Mar 23 2018
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Artist: Mary Yalex
Title: River
Format: 12" vinyl + Download
Label: KANN
“River” is a 5-track electronica EP full of contrasts, as sounds from downtempo light instrumental techno chug alongside bleepier, more melodic elements.

Opener “Metalic Elements has a groove which is born out of crisp steady house rhythms but with ahead-of-the-beat layers adding a sense of urgency that plays against the mellow, near-chill-out synth lines wandering about above them. “Night Bus” offers a more easy-to-follow glitch-laden pattern arrangement before “July (Part 2)” (I don’t know where Part 1 went) delves further into Rhodes-keys-like meditation noises, only really given any edge by the slight crispness in the glittering decorative synth noises.

The energy levels pick up again with strong and more conventional techo track “River” where the pads have a slightly more sun-kissed flavour, but “Stairway To The Stars” takes us back to the chillout room again to finish.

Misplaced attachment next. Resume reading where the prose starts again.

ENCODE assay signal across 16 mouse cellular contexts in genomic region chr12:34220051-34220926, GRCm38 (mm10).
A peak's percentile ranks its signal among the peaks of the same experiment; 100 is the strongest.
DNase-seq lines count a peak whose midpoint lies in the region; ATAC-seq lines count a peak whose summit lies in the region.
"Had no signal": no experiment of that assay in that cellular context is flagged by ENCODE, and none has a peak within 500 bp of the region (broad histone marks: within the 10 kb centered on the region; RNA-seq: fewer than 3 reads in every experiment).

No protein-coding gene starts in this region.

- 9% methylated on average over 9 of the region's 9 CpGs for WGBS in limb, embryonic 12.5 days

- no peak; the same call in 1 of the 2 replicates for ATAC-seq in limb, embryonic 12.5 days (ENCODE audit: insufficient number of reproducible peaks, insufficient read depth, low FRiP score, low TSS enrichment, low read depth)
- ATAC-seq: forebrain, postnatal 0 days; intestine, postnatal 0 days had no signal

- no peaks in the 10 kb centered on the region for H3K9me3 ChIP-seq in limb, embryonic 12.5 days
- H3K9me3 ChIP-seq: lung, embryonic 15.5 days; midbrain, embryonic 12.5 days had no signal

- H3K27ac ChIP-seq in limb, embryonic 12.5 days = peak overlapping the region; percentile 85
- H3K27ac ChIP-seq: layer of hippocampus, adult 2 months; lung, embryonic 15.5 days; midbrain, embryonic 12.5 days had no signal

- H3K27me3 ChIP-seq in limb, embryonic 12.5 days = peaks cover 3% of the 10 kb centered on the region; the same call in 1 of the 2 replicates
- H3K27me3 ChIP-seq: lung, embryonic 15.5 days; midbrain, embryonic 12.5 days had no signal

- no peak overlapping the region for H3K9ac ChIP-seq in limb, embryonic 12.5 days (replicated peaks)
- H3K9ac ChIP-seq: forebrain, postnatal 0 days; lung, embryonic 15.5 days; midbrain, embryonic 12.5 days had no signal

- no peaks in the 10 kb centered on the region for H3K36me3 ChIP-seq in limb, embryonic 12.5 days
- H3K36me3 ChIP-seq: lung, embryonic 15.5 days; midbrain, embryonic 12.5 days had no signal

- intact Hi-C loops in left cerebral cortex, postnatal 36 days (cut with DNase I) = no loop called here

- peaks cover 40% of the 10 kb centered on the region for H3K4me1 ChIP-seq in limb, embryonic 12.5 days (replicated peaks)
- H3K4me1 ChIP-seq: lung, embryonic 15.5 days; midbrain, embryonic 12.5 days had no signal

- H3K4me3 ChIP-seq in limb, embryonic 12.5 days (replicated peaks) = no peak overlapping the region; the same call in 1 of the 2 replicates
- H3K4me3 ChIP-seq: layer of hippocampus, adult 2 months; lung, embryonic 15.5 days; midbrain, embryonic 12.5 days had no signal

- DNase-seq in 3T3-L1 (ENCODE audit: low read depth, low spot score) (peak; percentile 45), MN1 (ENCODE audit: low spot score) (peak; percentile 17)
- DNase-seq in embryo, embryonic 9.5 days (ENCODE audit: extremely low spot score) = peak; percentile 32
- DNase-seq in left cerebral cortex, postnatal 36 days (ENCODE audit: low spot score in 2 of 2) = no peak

What might have projected tracks like “Night Bus” into stellar territory is strong melodies- instead, for me the weak point throughout the EP is that the synth pads sound like half-hearted live improvisations searching for good elements, rather than the filtered outcome of those experiments.

Sonically it’s quite a familiar set of sounds that’s been arranged here, not really pushing the envelope particularly hard, but nevertheless it’s an accomplished mixed bag of techno and electronica instrumentals on the intelligent side of dance music.
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Artist: Havnes.Järmyr.Serries
Title: Distant Curving Horizon. The Primal Broken Passage. Beneath the Scorching Sun
Format: CD + Download
Label: Midira Records
Drummer Tomas JÄrmyr is in a variety of different groups- The Void Of Expansion, Yodok, Zu, Motorpsycho, Werl, Sunswitch, Saw- and here he gets together guitarists Dirk Serries and Eirik Havnes for a three-way long unplanned improvisation made up of long drawn-out floating guitar sounds, long sustained ambiences, and decidedly prog-rock-ish drumming that undulates between manic and mellow somewhat independently of the guitar work going on above.

It’s one 55-minute piece, ostensibly divided into three parts though it’s not immediately obvious where the divide or distinction lies. Instead it plays more like one consistent rise and fall affair playing heavily on the pull between arhythmic reverberating guitar and complex, very accomplished drumming.

A bundled twelve-minute-long “radio edit” of the central section doesn’t serve great purpose but would serve as a neat way to sample the mood of the whole thing without committing yourself to an hour of it.